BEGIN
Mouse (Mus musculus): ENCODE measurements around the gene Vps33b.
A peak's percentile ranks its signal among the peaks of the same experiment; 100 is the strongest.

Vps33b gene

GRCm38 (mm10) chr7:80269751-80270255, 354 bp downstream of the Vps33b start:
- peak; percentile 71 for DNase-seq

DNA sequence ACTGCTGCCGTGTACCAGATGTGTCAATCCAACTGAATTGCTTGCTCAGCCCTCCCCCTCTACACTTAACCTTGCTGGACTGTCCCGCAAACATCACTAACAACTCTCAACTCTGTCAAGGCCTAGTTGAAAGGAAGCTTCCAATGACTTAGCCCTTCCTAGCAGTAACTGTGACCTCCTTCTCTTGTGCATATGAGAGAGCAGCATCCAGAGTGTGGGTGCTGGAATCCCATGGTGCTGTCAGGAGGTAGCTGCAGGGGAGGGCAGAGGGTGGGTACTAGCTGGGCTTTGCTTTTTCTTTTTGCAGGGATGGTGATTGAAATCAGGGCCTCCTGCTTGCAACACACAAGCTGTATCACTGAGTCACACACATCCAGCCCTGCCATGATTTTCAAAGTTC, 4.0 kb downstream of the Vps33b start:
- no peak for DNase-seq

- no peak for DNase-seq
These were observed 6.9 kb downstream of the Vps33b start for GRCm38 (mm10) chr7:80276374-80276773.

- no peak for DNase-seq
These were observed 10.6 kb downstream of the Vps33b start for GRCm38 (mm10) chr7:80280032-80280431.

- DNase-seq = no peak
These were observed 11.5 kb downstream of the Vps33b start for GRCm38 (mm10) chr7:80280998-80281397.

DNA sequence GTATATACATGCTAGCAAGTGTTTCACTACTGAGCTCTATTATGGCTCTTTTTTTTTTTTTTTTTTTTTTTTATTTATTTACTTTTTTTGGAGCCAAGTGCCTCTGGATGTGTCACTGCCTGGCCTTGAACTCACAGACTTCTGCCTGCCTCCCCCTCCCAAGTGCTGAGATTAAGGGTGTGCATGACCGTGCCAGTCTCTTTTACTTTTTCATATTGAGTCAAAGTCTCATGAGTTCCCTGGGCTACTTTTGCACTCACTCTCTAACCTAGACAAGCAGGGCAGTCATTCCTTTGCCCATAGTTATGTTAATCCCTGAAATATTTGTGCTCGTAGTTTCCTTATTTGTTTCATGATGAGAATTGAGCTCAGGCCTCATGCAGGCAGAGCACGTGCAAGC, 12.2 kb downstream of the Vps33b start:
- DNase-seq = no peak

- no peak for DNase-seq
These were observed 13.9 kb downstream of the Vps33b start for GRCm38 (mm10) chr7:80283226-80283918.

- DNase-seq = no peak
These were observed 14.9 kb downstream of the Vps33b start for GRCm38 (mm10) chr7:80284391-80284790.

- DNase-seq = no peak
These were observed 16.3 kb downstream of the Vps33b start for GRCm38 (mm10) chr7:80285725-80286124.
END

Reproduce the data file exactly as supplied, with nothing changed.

Mouse (Mus musculus): ENCODE measurements around the gene Vps33b.
A peak's percentile ranks its signal among the peaks of the same experiment; 100 is the strongest.

Vps33b gene

GRCm38 (mm10) chr7:80269751-80270255, 354 bp downstream of the Vps33b start:
- peak; percentile 71 for DNase-seq

DNA sequence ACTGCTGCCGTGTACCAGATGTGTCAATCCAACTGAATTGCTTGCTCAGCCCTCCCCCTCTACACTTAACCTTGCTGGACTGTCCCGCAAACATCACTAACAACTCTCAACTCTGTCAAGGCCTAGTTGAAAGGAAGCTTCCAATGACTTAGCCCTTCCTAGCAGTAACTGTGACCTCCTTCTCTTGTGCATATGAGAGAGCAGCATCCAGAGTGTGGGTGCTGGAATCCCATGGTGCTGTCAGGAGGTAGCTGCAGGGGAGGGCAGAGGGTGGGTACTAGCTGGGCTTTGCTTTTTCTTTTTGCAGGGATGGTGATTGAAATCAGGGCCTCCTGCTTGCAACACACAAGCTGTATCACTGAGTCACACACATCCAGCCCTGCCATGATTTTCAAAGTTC, 4.0 kb downstream of the Vps33b start:
- no peak for DNase-seq

- no peak for DNase-seq
These were observed 6.9 kb downstream of the Vps33b start for GRCm38 (mm10) chr7:80276374-80276773.

- no peak for DNase-seq
These were observed 10.6 kb downstream of the Vps33b start for GRCm38 (mm10) chr7:80280032-80280431.

- DNase-seq = no peak
These were observed 11.5 kb downstream of the Vps33b start for GRCm38 (mm10) chr7:80280998-80281397.

DNA sequence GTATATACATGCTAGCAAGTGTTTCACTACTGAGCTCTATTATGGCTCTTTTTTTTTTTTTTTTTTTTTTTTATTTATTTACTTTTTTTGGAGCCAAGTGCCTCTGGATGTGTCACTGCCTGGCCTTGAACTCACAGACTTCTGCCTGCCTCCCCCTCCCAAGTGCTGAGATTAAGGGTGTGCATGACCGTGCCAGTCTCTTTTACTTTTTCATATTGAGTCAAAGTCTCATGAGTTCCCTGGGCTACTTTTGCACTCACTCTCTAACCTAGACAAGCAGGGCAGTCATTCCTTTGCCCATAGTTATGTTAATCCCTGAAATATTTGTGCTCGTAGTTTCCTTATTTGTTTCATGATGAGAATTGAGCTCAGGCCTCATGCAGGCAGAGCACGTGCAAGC, 12.2 kb downstream of the Vps33b start:
- DNase-seq = no peak

- no peak for DNase-seq
These were observed 13.9 kb downstream of the Vps33b start for GRCm38 (mm10) chr7:80283226-80283918.

- DNase-seq = no peak
These were observed 14.9 kb downstream of the Vps33b start for GRCm38 (mm10) chr7:80284391-80284790.

- DNase-seq = no peak
These were observed 16.3 kb downstream of the Vps33b start for GRCm38 (mm10) chr7:80285725-80286124.